Highlights were Gang of Youths, Middle Kids and Baker Boy.
Having attended the Adelaide Laneway Festival a number of times, it was interesting to experience it in a different city, Sydney. How different they were too. Whereas Adelaide’s is held in the post-industrial wastelands of Port Adelaide- urban and grungy, here in Sydney the setting was the lush green parklands surrounding Sydney’s College of the Arts, situated in a well-to-do inner west suburb.
The venue was a natural amphitheatre with perfect visibility of both main stages, the lush grass infinitely superior to Port Adelaide’s bitumen and bark. The College buildings also provided the intimate Laneway experience for the smaller stages. In Adelaide you can buy wine- of course you can- it’s South Australia after all. In Sydney the choice was beer or alco-pops. Clearly the Sydney organisers felt that music was just for the kids.
Finally the music. Highlights were the Gang of Youths, Middle Kids and Baker Boy. We arrived just in time for the latter’s energetic and enthusiastic set of Aboriginal hip hop accompanied by some nimble choreography. Middle Kids were a surprise, despite their Lost Friends album being a featured album on national radio station Triple J (I guess I don’t listen to the radio enough). With a confident set of mature power pop, the band exerted sufficient intensity to be felt all the way back at the brow of the hill despite singer Hannah Joy being just a red blur in the distance.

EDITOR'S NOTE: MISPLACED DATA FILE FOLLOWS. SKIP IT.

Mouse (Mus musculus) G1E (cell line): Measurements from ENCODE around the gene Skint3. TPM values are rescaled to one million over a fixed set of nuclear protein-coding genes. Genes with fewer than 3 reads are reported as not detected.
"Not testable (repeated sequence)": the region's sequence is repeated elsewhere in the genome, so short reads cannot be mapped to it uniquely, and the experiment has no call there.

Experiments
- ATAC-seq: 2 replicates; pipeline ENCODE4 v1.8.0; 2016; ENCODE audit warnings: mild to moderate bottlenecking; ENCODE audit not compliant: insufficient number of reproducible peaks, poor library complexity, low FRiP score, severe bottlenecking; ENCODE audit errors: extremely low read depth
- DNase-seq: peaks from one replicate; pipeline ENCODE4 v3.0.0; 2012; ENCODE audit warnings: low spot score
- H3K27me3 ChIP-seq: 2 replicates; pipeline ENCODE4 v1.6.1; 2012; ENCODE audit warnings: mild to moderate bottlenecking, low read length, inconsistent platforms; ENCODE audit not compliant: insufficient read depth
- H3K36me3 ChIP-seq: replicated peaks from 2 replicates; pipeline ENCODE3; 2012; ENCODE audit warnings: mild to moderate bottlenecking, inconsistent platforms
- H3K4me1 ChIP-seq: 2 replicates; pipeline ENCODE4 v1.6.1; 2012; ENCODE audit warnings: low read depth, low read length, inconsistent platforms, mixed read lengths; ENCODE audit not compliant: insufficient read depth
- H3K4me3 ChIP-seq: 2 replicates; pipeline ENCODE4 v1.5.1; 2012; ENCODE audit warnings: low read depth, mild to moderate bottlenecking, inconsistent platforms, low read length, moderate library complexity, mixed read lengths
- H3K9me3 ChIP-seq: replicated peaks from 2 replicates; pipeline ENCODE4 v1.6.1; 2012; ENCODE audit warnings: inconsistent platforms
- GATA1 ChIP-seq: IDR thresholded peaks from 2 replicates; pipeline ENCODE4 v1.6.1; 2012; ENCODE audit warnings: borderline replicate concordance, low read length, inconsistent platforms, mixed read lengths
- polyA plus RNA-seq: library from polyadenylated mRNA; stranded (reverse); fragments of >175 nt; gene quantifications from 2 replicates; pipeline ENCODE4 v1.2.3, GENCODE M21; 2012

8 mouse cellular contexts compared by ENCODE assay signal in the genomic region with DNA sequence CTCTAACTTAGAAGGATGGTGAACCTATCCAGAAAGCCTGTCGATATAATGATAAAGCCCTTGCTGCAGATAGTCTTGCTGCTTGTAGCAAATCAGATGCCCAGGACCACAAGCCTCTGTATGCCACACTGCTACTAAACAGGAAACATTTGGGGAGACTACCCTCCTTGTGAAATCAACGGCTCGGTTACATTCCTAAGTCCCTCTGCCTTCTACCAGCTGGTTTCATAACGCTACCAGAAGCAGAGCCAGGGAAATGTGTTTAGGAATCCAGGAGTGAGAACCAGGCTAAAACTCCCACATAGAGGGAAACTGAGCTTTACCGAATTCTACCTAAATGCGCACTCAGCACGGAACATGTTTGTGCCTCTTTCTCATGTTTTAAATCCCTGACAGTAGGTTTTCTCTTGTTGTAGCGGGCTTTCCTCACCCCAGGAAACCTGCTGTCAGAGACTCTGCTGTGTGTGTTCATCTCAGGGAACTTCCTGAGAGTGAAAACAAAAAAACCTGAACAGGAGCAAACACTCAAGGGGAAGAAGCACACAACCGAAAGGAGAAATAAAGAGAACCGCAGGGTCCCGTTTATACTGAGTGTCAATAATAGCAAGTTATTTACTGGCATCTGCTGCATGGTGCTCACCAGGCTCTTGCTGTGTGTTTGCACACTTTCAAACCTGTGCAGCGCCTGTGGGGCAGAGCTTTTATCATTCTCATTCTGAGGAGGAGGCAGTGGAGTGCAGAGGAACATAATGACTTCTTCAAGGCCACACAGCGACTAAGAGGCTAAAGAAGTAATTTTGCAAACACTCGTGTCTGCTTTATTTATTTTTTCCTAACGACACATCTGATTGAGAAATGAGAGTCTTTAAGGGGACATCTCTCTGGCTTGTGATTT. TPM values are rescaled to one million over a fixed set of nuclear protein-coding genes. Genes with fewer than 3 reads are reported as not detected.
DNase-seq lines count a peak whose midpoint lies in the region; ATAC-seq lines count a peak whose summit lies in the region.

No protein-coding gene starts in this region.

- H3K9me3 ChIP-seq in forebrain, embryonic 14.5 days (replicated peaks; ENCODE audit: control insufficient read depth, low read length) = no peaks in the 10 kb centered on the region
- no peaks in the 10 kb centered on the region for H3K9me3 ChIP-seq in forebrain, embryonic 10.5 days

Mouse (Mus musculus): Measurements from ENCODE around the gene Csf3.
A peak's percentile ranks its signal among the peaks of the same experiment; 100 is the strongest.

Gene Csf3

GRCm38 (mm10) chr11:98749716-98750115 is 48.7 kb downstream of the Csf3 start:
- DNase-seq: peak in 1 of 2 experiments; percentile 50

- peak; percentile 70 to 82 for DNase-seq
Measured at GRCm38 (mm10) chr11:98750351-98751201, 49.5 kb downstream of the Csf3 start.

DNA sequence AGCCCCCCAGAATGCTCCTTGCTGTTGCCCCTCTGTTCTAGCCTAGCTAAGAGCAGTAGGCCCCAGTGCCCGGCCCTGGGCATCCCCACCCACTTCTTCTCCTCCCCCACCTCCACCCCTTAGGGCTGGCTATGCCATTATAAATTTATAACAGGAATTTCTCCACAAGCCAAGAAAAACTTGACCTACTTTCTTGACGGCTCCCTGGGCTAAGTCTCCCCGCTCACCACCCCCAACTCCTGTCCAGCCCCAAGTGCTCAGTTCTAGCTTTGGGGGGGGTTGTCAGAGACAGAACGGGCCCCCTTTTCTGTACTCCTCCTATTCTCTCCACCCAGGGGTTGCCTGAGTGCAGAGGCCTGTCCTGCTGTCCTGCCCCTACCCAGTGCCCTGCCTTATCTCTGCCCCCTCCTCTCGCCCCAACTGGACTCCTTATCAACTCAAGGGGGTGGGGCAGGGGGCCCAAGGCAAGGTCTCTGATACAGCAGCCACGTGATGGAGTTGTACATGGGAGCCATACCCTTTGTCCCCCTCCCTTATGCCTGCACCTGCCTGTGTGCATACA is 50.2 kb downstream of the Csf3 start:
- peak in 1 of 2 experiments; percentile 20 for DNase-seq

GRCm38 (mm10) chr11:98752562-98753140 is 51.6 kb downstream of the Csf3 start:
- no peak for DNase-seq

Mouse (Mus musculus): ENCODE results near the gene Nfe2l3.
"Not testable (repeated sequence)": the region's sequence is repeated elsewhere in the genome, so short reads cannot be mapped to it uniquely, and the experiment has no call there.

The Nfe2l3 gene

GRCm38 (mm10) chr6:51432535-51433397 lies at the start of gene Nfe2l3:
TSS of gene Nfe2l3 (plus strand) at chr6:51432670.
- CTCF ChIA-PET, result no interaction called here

The main act, and our principal reason for being there, Gang of Youths did not disappoint. Front man David Le’aupepe has a commanding voice and physical presence to match. Musically, it’s like a more spiritual Arcade Fire with a smattering of the gospel of their youth; nobody ever accused Hillsong of not producing great singalong tunes. Lyrically, Le’aupepe has travelled far since these days: “losing my religion in order to find god” and “I’m not seeking redemption or some shallow state of bliss.” This is not some saccharine or smug spirituality, but a gritty life-hardened world view with a thirst for living that empowers their music. The highlight of the highlight, The heart is a muscle– this colossus of a song, a fusion of power, pomp and poignancy perfectly captures the heart beat of their art.
Also on a strong bill Courtney Barnett produced her signature blend of lo-fi laconic rock- a fine performance but her witty conversational lyrics of everyday life- trouble with asthma inhalers, fruit purchasing dilemmas, etc- is arguably better suited to a more intimate setting. Issues with the sound did not help. Although lacking Barnett’s sophistication and insight, Skeggs‘ energetic punk-pop was perfectly matched to the occasion, whilst radio favourites and West Australian psychedelics Methyl Ethel did not project quite so well- at least not at the back of the venue.
A quick scoot round the smaller stages yielded two songs from Laneway stalwarts the Smith Street Band. “They’re from Melbourne, they’re always angry,” one punter was heard to say. Maybe we should try Melbourne Laneway next time?
Laneway, a tale of two cities, very different, but a life affirming experience where music is the winner- “the heart is a muscle… and I want to make it strong.”